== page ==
Sagesse held his breath and stared calmly at the silent, morbid beauty of the scene. The visions in his head began to fall into order. The water around him was made of something – of other familiar things. He began to understand the composition of the water itself. He saw that it was made partly of the very thing he needed, the part of breathable air that he was going to die without. And the power that held that air into this deadly liquid surrounding him was the energy of the Source itself. In that breathless little eternity he understood the power of the Source, the connections, the numbers and relationships of the finest components of water and salt and air. Then his lungs ceased to burn, and he breathed the water in freely. He no longer struggled to find the surface. Sagesse was certain that there was more water in his lungs than air. He washed in calmness, no longer struggling against the chain that bound him to the ocean floor.
It had been nearly two weeks since Marqsam had embarrassed two sets of royal families and Roscius Forsythe by bursting into the music chamber during the frantic room to room search. He had been accompanied by members of both royal guards. Aiden and Christiana had been whisked away at once. But it seemed that all was quickly forgiven and forgotten, and the peace talks resumed.

The prince and princess were both enthralled by Roscius the bard. Marqsam kept company with them as well and had spent a great deal of time talking only with Roscius to avoid interrupting the blossoming love between his princely friend and Princess Christiana. These were careless days of youthful freedom for the young royals and even old, grey Roscius felt like it was the spring of his life in the presence of these vibrant friends. The best of times was upon them.
On one occasion, Aiden was strolling past a fountain in the palace water gardens in the company of Marqsam and Roscius. The three men were discussing foreign places. Marqsam was always asking about the exotic lands that Roscius must have seen in his travels, and Roscius was always game to regale him.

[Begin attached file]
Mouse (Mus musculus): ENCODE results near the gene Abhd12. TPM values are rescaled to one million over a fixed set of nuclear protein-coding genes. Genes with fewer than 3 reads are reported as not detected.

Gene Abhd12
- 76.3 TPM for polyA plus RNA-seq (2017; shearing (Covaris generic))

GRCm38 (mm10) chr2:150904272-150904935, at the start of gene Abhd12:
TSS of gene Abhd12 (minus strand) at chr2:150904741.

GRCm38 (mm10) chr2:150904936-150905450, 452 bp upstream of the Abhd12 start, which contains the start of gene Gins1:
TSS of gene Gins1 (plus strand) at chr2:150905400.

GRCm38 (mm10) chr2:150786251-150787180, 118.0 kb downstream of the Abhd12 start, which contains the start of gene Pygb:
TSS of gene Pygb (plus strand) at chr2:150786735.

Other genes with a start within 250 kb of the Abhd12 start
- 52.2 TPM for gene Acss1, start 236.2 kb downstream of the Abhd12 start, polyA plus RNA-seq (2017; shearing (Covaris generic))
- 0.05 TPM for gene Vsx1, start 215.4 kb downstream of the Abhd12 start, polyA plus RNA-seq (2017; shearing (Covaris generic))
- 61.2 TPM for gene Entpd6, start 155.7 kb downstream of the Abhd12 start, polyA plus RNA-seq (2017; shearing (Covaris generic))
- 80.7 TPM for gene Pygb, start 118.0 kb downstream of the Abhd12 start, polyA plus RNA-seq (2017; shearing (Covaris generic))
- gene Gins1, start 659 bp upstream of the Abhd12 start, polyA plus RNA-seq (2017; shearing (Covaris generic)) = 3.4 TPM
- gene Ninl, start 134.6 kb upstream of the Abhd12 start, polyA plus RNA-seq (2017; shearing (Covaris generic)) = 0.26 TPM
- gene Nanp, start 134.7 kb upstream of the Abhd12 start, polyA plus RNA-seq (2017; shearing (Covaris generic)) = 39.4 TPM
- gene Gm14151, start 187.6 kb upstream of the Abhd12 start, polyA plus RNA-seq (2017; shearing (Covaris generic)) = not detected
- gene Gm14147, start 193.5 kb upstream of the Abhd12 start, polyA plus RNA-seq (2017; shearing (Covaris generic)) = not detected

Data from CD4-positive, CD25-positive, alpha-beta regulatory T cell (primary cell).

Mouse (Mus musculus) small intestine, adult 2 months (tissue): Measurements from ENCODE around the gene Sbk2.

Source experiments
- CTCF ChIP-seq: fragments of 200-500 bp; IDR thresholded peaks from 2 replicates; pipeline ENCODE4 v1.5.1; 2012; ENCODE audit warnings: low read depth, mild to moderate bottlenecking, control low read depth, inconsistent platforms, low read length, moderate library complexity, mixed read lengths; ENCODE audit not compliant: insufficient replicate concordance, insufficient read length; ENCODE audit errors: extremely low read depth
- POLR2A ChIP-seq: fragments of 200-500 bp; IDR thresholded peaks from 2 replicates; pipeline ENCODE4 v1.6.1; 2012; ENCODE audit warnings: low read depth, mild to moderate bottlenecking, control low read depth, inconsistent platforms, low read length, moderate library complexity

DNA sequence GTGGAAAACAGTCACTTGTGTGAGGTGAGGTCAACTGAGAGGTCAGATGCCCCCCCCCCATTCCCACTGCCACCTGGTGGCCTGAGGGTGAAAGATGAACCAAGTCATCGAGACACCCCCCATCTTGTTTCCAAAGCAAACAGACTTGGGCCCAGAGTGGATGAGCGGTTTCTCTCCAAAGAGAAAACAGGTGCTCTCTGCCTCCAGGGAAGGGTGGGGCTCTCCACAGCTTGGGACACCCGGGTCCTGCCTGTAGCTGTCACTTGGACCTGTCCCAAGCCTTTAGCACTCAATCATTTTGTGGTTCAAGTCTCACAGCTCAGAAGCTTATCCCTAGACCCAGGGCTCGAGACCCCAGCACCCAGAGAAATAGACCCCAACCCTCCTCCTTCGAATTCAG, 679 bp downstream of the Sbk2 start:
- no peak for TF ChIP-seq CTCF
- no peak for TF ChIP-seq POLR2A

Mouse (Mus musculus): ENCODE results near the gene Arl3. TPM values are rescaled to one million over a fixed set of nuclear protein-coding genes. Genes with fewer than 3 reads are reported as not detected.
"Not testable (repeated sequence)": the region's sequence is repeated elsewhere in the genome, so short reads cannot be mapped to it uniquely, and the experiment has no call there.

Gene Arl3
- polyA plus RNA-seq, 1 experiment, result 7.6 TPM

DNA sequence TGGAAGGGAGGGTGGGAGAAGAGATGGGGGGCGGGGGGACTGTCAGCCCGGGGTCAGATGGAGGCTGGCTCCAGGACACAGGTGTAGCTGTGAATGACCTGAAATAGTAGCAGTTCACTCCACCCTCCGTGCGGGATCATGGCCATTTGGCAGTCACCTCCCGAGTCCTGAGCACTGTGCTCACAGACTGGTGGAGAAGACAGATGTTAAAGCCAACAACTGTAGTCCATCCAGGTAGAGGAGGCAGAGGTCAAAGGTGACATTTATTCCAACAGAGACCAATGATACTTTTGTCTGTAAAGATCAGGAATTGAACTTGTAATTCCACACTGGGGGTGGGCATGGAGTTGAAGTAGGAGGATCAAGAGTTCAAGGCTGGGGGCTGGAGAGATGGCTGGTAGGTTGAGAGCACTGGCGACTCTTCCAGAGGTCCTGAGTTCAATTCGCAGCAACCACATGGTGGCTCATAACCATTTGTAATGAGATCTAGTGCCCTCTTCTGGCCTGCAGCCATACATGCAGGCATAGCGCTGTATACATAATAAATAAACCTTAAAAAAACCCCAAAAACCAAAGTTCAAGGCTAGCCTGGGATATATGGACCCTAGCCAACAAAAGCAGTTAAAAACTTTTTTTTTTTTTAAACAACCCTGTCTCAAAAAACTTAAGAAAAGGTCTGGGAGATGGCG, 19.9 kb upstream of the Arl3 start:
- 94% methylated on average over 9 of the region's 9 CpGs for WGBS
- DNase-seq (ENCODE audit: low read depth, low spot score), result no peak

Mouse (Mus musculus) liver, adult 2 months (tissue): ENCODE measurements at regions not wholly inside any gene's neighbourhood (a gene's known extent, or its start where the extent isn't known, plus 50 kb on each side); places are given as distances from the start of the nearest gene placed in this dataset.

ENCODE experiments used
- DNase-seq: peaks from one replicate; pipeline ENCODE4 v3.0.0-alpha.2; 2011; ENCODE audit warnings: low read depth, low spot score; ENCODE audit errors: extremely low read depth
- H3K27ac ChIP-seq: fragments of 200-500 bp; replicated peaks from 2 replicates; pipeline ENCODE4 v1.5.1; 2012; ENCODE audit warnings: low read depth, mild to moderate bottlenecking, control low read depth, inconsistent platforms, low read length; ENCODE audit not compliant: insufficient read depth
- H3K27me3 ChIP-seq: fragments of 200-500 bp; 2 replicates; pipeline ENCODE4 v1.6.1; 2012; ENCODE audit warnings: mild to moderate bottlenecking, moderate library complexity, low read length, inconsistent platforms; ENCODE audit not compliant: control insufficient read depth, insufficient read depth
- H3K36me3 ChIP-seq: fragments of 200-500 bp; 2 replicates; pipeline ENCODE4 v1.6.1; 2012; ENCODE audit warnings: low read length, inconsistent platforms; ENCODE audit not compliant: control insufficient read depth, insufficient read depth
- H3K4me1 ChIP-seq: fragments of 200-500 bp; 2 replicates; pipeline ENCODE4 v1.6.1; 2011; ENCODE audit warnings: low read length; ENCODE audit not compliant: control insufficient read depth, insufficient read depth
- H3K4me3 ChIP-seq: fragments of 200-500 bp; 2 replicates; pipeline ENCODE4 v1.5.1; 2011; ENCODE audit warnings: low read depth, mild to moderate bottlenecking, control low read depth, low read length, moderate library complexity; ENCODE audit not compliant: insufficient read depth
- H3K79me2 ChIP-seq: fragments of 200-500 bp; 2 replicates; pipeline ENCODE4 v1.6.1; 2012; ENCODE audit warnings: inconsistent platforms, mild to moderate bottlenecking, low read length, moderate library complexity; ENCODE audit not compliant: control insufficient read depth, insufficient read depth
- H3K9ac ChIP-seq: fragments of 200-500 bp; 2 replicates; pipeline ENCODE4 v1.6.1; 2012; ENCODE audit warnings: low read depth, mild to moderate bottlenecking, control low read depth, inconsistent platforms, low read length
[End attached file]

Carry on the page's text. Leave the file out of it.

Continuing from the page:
“Oh, interesting certainly. In fact, I recall one seaside town that had a very interesting pub. It was the sign hanging over the door out front that was most intriguing, actually. This sign was a well weathered sculpture, wooden, of a naked woman. She had been a vision of perfection once, more beautiful even than any of these marvelous fountains and statues here in this garden. She was originally attached to the bow of a ship and had washed ashore after a shipwreck. But she had been used as a sign over the door of this pub for many years before I ever saw her.

“Her appearance detailed her tortured history. She had been burned mostly black, had her left foot hacked off by an axe, and shot with several arrows – the shaft of one still broken off and jutting from her side. She had been dragged through the street behind horses and submerged in the town well. She had been cut down numerous times from her sign post chains, and she bore the crushing marks that the hard earth at the entryway to the pub left on her knees and elbows when she fell. Her previous adventure as a pirate ship’s ornament and then an attractive piece of driftwood had left her with seafaring scars and ocean smoothed cracks too. But still the gorgeous shape of her, the curve of her breast, the detail of the dimples in her lower back, the perfect but blackened face – her beauty still shown through. She was still a vision, and every time she was cut down and defiled, that virtuous barkeep found her and put her back up. Just the way she was found. Each time. He could hire no artist who could do her justice in repair at any rate, and the scars began to become her. They showed the barkeep’s defiance against his trespassers, and he liked that, I think. It turns out that – here comes thy love!” Roscius broke off from his story to greet Christiana, and Aiden greeted her with smiling kisses. His now familiar touch did not, however, have its usual effect.

There was a grave pallor to Christiana’s cheek, one ill fitting her age and beauty. And there was a new and dark knowledge in her eyes yearning and dreading to be shared; a waiting secret that would touch the prince’s heart the way flame touches the moth. The couple excused themselves from Marqsam and Roscius as they began their own private walk through the gardens.